Consumer Psychology: Using Brand Archetypes to Build a Connection With Your Consumers

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The recipe to success for any business involves several key ingredients: an in-demand product/service, excellent copy, social proof and, most importantly, a brand identity that your consumers can connect to. If your consumers can’t distinguish you from your competitors, you can wave them goodbye. Fortunately, we’ve got the shortcut to success: using brand archetypes.

We will explain what brand archetypes are and why they’re so vital. We’ll then show you how to use them to define your brand, connect to potential consumers and improve your copywriting. Let’s go!


Table of contents

What are brand archetypes?

Blue question mark and a pink backgroundImage source: Towfiqu barbhuiya (via Unsplash)

Psychologist Carl Jung defined archetypes as universal symbols and images that derive from the unconscious mind. In other words, humans can subconsciously identify and categorise people according to their traits, values and actions. This allows us to watch a film like Star Wars and automatically determine that Luke Skywalker is the hero and Darth Vader is the villain.

This work was later expanded upon by marketers Margaret Mark and Carol S. Pearson (“The Hero and The Outlaw“), who believed that brands could take advantage of the effect that archetypes have on the subconscious mind to connect to consumers on an emotional level.

There are countless archetypes in the world, but for simplicity, Mark and Pearson reduced it down to 12 distinct brand archetypes:

  • Caregiver
  • Creator
  • Everyman
  • Explorer
  • Hero
  • Innocent
  • Jester
  • Lover
  • Magician
  • Outlaw
  • Ruler
  • Sage

These brand archetypes are based on innate human desires, values and behaviours. They tie into your brand identity, personality and voice, not to mention how your target audience perceives your brand and connects to you.

Why should I use brand archetypes?

👉 To connect to your audience

The power of archetypes lies in their ability to be identifiable and relatable to your target audience. When consumers can recognise a brand’s values and personality and potentially align them with their own, they’re more likely to make a purchase and connect with you.

👉 To understand your brand

Whether you’re a new business, or a brand looking to reposition itself, you need to understand who you are. This includes your personality traits, goals and, generally, how you want to present your brand to the outside world. With archetypes, you can build an organic brand identity and accompanying narrative.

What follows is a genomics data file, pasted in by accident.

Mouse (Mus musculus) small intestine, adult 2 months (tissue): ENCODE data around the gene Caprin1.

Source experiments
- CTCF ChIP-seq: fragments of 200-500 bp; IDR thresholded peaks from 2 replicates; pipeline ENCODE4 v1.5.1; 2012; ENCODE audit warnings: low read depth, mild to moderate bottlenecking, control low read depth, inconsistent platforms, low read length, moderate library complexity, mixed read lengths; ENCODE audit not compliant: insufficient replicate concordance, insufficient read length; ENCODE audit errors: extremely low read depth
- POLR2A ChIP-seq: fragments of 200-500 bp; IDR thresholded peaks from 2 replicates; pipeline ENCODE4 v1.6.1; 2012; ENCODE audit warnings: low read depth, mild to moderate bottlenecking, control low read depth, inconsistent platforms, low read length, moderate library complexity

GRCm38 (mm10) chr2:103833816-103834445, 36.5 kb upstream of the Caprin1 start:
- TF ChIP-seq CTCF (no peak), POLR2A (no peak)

👉 To write better copy

Defining your brand archetype gives your copywriting team a better understanding of your tone of voice and marketing goals. Once they know who you are, they can supercharge their copy to reflect your brand identity and bridge the gap between your business and your audience.

The 12 brand archetypes

1. The Caregiver

Example of the Caregiver brand archetypeImage source: Rémi Walle (via Unsplash)

The Caregiver archetype is selfless, compassionate and generous. They are driven by the desire to nurture, protect and help people—providing physical and/or emotional support through their products/services. Caregiver brands typically prioritise doing good over making a profit and take preventative measures to protect their consumers.

“From the Day You’re Born, Johnson & Johnson Never Stops Taking Care of You.” – Johnson & Johnson

Tone of voice:

Reassuring
Warm
Caring

Example industries:

Healthcare
Non-profits
Education

Example brands:

Johnson & Johnson
Pampers
Boots

2. The Creator

Example of the Creator brand archetypeImage source: Anna Kolosyuk (via Unsplash)

The Creator archetype is artistic, imaginative and unique. They are driven by the desire to innovate and create something valuable and long-lasting. These brands want to share these creations with their consumers to encourage them to embrace their creativity and express their individuality.

“Empowering the World to Design.” – Canva

Tone of voice:

Inspirational
Daring
Passionate

Example industries:

Technology
Marketing
Art & Design

Example brands:

Lego
Canva
Adobe

3. The Everyman

Example of the Everyman brand archetypeImage source: Andriyko Podilnyk (via Unsplash)

The Everyman archetype is down-to-earth, humble and reliable. Everyman brands want to connect with their consumers and make them feel like it’s okay to be normal—giving them the chance to feel like they’re part of an inclusive community. Ultimately, it’s all about creating a sense of belonging.

“Creating a Better Everyday Life for the Many People.” – Ikea

Tone of voice:

Friendly
Humorous
Authentic

Example industries:

Home
Food
Apparel

Example brands:

B&Q
Aldi
Ikea

4. The Explorer

Example of the Explorer brand archetypeImage source: Alexandra Mirgheș (via Unsplash)